Bold ’98 Irish Whiskey

Join in the rebellion and learn more about the backstory of our Bold ’98 Irish Whiskey here!

In 1798 Wexford declared itself a Republic and fought off the might of the British Army with little more than pointy sticks, holding out for more than three days!

But what exactly happened? Well to tell that story we must draw in one of Irelands most famed heroes, a man by the name of Wolfe Tone and an understanding of life in Ireland at that time.

For many years the native Irish, had found themselves increasingly abused, put upon and restricted in horrendous ways. Denied the right to vote, purchase property, educate their children and even own a horse better than their Protestant neighbour!

It was against this backdrop that Wolfe Tone was born into in Kildare. The son of a comfortable middle-class coach maker. As socially rising members of the Church of Ireland, they sent their beloved son to Dublin to continue his education to train as a Lawyer in Trinity College.

He was a pretty terrible student, constantly “mitching” and far more interested in attending parties, performing in plays, playing the violin, and just hanging out around Grafton Street with his friends. But he did manage to graduate and begin working as a lawyer. However, this idealistic and romantic young man wanted to change the world!

Inspired by his families Huguenot background he felt that Ireland could choose a better path and that the Irish people should unite against British Rule, that they, his fellow countryman of whatever religious belief should be free to govern themselves. And as societies and clubs were the most fashionable thing to join at the time, the United Irishmen was founded.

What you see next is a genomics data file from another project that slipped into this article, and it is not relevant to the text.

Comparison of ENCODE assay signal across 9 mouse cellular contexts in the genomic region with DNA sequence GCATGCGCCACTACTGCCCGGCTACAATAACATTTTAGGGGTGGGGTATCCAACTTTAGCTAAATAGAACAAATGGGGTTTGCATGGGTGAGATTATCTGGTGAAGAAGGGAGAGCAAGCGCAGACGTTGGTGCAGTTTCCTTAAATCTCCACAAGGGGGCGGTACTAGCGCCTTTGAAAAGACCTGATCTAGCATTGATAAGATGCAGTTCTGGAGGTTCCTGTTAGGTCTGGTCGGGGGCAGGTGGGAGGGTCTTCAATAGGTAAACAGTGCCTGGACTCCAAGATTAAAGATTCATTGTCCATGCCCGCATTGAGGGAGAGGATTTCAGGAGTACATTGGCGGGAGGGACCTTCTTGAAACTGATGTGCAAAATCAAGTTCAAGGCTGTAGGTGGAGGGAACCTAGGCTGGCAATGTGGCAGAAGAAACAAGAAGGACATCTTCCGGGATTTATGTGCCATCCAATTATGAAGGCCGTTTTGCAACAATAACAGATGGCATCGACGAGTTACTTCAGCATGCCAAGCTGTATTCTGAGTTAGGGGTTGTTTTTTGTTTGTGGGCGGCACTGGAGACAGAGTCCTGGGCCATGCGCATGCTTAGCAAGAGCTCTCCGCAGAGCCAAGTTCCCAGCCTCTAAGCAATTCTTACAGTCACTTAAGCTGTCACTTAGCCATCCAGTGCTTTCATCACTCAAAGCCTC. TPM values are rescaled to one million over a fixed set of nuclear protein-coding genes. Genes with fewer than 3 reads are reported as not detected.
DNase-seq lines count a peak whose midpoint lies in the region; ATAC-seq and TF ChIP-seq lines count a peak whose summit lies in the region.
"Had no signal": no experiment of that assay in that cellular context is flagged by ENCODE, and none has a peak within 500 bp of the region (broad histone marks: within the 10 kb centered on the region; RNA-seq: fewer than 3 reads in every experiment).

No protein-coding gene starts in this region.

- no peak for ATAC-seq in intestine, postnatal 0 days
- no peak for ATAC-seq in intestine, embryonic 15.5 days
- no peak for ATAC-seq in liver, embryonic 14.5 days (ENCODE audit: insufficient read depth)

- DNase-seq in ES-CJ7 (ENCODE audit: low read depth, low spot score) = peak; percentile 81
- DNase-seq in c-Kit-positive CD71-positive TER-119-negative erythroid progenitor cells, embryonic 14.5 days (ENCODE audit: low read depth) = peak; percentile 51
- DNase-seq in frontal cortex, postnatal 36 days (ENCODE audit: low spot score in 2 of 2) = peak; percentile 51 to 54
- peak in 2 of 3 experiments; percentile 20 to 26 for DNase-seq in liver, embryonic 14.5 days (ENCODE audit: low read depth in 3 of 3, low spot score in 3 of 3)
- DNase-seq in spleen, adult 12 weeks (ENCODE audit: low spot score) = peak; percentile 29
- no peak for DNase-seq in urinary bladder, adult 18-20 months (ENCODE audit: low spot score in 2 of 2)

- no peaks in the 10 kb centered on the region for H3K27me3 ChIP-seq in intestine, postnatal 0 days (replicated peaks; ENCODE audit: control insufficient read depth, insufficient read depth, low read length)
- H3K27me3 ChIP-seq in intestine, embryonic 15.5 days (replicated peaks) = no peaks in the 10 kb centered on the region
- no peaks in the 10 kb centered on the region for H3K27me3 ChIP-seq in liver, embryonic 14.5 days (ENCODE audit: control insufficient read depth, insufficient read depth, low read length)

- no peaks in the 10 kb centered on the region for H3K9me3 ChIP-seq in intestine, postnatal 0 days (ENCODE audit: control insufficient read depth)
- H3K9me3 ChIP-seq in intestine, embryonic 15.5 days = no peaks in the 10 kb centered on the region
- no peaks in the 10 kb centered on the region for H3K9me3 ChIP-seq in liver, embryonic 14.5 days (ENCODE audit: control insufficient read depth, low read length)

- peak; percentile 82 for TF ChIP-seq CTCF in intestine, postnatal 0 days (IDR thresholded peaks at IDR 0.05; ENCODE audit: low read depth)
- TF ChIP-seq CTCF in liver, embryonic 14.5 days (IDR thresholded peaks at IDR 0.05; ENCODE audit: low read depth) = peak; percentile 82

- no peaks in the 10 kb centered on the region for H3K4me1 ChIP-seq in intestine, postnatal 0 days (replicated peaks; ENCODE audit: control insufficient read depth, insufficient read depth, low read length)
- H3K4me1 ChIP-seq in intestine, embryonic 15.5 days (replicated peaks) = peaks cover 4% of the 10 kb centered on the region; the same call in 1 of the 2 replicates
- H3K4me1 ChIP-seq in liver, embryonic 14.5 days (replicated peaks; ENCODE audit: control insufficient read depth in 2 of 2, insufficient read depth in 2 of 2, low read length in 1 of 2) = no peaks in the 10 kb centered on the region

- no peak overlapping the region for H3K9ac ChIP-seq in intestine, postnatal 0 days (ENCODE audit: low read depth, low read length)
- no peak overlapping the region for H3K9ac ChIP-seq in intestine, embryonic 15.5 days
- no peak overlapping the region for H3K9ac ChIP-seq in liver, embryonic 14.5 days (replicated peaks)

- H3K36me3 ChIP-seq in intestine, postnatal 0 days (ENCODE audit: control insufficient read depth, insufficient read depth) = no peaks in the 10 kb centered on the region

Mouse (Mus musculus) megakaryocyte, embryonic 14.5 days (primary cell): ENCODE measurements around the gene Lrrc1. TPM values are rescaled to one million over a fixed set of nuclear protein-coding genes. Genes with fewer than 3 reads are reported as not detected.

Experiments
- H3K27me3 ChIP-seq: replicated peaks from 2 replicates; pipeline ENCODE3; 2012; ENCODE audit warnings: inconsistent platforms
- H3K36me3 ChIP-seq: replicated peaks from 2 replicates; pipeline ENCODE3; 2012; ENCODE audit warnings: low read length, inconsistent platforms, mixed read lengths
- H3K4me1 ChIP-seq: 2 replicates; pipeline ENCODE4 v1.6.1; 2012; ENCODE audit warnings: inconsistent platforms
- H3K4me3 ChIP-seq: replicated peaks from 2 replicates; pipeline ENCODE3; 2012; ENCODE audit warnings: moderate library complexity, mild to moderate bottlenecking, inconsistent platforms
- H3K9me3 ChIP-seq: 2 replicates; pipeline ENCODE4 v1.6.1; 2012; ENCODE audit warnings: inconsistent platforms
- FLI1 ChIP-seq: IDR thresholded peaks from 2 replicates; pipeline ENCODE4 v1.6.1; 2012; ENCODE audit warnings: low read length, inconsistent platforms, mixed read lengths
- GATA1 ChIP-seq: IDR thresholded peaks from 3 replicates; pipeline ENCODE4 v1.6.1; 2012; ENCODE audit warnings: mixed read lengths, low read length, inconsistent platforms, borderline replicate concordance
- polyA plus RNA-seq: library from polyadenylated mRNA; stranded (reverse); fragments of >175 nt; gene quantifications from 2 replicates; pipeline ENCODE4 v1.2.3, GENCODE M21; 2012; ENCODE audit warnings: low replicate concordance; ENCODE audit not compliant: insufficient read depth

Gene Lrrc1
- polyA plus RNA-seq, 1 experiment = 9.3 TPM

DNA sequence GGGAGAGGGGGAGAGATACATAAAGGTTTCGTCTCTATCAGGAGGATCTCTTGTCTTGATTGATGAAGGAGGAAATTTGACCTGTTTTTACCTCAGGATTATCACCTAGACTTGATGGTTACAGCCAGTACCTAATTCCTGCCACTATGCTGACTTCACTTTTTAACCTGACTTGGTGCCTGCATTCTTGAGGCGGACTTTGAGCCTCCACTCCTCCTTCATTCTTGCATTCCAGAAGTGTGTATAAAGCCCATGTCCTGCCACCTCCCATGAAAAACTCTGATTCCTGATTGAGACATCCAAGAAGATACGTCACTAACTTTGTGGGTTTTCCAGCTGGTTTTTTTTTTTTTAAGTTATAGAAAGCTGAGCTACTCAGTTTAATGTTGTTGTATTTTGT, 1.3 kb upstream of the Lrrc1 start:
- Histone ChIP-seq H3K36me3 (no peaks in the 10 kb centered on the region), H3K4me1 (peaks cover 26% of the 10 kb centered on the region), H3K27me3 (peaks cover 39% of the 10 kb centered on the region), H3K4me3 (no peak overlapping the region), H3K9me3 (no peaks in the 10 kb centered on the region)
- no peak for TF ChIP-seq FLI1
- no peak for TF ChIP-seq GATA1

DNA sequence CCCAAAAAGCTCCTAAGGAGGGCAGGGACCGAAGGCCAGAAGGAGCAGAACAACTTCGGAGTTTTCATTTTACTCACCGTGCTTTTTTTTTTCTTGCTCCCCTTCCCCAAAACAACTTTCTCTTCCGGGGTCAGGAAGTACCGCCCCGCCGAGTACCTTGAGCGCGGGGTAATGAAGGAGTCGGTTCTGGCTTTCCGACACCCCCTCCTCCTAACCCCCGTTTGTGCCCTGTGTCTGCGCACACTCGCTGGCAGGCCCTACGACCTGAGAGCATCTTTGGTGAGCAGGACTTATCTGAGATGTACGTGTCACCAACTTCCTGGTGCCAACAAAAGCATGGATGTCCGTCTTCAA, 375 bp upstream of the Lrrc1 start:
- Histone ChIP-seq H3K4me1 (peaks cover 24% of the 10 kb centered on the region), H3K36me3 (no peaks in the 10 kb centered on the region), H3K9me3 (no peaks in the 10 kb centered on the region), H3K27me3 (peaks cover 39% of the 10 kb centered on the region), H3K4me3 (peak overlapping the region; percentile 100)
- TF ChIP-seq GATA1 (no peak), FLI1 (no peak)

At first, it was a simple social club, an opportunity to converse and debate the politics of the day but buoyed by their increasing numbers and inspired by Revolutionary talk coming from the newly formed United States, and Republic of France Haitian Revolution.

By the mid-1790s it had almost 1/4 million members and was declared as an illegal assembly. It wasn’t long before Wolfe was arrested, but he convinced the British Authorities to release him on the condition that he left Ireland for good and so off he went to America.

Eventually arriving in Pennsylvania, Wolfe and his new family did not settle in well. In fact, he hated it. The clothes, the customs, the weather. And to make it all the worse, he got ripped of buying some land.

However, it was during his time there that he got further acquainted with the French community, and here he made friends and decided to move to France. Wolfe had convinced the French that he could help them use Ireland as a base to invade Britain and finally put an end to the beef between their two countries and liberate Ireland at the same time!

By the summer of 1796 the plans were made, and a force of almost 14,500 French soldiers were ready to head to Ireland, but the British Navy was so powerful that getting to Ireland in secret was going to be an issue, so it was decided that they should wait until winter came. No one would be crazy enough to sail an army over to Ireland at that time of year and so they should be able to slip by the British fleets unnoticed.